The plan has been revised three times now. To improve it, the U.S. Department of Education is looking to the general public to make possible changes or to make any suggestions they feel appropriate (Whelan, Debra).

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The U.S. Department of Education hopes to “identify major policy issues, barriers, and opportunities for technology to transform America’s education system” (Nationaledtechplan.org). The department feels that it is necessary to discuss all these obstacles to better the plan. A long with possible strategies in mind, budget is also a key priority for the plan. States are willing to help provide the children with additional funding towards the program (Fletcher, Geoffrey). During the Clinton Administration, eight billion dollars was invested in educational technology since 1995 (Education World).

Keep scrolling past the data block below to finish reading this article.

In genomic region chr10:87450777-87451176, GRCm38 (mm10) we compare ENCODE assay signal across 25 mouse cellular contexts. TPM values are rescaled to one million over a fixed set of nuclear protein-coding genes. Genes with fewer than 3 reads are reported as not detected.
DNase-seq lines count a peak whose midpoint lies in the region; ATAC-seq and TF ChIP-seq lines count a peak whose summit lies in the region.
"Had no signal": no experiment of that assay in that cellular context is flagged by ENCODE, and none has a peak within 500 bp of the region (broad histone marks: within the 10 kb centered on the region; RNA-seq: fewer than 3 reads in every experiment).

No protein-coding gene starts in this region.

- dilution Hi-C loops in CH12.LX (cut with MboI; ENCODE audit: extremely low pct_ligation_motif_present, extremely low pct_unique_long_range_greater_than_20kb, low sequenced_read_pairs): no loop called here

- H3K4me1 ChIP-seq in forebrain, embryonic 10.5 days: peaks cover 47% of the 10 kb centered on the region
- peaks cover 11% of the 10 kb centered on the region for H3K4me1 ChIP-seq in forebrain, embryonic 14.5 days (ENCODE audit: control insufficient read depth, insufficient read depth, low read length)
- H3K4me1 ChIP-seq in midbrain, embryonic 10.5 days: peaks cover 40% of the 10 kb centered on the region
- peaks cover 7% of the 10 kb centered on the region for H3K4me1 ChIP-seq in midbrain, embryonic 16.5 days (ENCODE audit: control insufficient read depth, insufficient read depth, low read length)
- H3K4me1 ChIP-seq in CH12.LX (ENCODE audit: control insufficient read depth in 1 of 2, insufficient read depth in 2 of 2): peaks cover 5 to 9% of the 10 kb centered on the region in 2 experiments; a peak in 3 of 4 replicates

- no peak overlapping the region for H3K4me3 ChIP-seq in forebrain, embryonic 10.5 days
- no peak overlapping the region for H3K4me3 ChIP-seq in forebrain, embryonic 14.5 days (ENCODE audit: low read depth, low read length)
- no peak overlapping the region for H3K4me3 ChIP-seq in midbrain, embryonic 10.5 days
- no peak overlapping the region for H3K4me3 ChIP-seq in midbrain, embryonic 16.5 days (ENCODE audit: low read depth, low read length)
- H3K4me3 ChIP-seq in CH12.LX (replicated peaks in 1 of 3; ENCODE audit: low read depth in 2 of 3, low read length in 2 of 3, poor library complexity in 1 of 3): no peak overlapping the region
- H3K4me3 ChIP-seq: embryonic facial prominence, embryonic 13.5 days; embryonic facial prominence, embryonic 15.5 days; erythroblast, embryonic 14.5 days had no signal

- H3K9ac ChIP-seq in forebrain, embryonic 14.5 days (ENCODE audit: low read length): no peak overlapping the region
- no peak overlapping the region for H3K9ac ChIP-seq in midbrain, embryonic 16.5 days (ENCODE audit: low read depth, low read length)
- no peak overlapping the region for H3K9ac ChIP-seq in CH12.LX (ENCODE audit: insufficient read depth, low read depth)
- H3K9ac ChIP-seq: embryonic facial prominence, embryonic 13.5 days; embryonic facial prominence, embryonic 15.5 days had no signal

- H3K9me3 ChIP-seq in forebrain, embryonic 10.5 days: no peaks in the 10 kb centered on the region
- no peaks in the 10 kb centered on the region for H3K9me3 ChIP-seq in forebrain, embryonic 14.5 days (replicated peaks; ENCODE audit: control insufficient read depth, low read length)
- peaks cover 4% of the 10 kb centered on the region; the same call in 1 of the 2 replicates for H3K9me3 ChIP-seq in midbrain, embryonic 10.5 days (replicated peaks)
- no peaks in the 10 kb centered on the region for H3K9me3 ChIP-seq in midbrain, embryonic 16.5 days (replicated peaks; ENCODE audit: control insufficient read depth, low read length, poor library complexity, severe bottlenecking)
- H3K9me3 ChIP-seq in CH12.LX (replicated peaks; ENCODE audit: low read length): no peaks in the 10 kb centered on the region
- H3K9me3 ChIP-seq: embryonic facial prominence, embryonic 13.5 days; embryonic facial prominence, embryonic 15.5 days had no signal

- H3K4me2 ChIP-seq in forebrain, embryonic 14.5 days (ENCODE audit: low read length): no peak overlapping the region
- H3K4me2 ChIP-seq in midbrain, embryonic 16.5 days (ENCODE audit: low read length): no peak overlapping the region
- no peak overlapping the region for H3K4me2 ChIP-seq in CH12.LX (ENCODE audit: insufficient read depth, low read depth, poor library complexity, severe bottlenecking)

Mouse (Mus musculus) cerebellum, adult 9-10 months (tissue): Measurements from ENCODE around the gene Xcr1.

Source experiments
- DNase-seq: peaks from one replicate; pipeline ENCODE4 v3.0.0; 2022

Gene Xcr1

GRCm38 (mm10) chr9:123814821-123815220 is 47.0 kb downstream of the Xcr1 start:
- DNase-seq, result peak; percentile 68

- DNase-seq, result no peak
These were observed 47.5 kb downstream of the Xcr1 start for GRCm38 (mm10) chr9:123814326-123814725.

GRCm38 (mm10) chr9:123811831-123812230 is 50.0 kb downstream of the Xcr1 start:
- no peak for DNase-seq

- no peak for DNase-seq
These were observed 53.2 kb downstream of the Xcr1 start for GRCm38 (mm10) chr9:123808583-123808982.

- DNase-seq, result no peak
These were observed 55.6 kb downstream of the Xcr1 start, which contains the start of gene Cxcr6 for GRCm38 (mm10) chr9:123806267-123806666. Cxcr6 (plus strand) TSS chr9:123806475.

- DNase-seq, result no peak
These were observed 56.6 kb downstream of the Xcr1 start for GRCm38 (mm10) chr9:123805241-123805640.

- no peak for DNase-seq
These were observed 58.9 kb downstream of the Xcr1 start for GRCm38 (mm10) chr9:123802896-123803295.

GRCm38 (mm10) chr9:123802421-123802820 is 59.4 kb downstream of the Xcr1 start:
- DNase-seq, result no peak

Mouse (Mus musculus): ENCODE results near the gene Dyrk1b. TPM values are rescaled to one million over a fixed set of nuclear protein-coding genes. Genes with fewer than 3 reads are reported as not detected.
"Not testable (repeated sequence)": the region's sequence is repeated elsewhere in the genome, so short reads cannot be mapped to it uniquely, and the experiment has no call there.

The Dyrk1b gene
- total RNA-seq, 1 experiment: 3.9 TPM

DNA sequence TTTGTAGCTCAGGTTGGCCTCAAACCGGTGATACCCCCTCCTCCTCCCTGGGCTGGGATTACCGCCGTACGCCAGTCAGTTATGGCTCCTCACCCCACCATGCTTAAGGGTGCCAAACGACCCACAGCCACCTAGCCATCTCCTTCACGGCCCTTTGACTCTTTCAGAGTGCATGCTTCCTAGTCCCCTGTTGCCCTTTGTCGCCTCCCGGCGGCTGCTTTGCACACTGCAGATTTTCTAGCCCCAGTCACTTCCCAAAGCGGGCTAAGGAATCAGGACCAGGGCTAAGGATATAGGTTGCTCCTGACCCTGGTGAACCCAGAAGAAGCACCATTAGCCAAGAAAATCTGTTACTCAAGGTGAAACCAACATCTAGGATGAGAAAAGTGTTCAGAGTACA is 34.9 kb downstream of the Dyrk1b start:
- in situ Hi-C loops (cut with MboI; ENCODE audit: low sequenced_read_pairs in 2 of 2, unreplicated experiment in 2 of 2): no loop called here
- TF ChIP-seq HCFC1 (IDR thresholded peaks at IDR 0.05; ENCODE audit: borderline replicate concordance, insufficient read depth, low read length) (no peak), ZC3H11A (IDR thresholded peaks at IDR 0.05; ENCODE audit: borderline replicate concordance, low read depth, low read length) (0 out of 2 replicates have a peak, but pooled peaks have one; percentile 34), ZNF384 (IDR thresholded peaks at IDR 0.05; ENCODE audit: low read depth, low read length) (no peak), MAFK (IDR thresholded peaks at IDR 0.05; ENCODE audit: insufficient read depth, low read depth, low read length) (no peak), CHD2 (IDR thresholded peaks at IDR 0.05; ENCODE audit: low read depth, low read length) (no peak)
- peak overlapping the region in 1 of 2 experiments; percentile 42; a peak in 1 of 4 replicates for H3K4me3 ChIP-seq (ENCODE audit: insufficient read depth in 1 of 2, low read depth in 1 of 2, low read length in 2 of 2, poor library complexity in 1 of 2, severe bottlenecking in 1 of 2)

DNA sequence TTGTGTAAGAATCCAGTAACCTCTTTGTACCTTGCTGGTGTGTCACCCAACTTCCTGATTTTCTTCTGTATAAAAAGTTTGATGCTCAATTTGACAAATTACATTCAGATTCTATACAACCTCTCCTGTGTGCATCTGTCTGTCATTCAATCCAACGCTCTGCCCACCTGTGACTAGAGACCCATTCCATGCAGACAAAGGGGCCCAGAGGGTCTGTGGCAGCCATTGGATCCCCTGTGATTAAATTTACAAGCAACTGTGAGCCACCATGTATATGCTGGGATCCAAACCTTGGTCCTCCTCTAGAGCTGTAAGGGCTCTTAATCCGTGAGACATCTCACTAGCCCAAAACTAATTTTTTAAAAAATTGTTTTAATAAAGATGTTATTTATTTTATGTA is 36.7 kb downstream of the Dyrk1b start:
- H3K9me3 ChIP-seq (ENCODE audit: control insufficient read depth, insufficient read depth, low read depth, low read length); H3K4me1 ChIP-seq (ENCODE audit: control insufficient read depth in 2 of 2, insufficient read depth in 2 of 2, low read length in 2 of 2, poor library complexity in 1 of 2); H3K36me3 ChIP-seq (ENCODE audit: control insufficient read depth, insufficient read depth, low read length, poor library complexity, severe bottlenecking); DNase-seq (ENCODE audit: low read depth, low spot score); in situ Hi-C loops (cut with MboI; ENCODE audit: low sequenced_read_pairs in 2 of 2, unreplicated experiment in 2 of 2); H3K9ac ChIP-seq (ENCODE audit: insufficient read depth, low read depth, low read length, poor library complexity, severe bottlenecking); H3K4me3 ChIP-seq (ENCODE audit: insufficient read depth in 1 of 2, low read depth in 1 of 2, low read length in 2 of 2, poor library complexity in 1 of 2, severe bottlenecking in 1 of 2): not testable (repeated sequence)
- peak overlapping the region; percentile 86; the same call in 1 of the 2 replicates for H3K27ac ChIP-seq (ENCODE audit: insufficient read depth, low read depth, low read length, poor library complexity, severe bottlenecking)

In response to all this money being put forth, U.S. Secretary of Education Richard W. Riley said that this has led to a “tremendous progress” (Education World). While eight billion dollars was invested, six to seven billion dollars is allowed annually for technology in elementary and secondary education (air.org). With money being invested, statistics are rising. The National Center for Education Statistics found that in 1994 only three percent of all instructional rooms had access to the Internet. But in 2000, 63 percent of all instructional rooms now had access. A ratio that is also being compared is, they way it used to be was that there was one computer for every 20 students, but in 1998 there was one for every six students (air.org/goals). By this data, it’s apparent that much improvement has occurred with technology and the school system.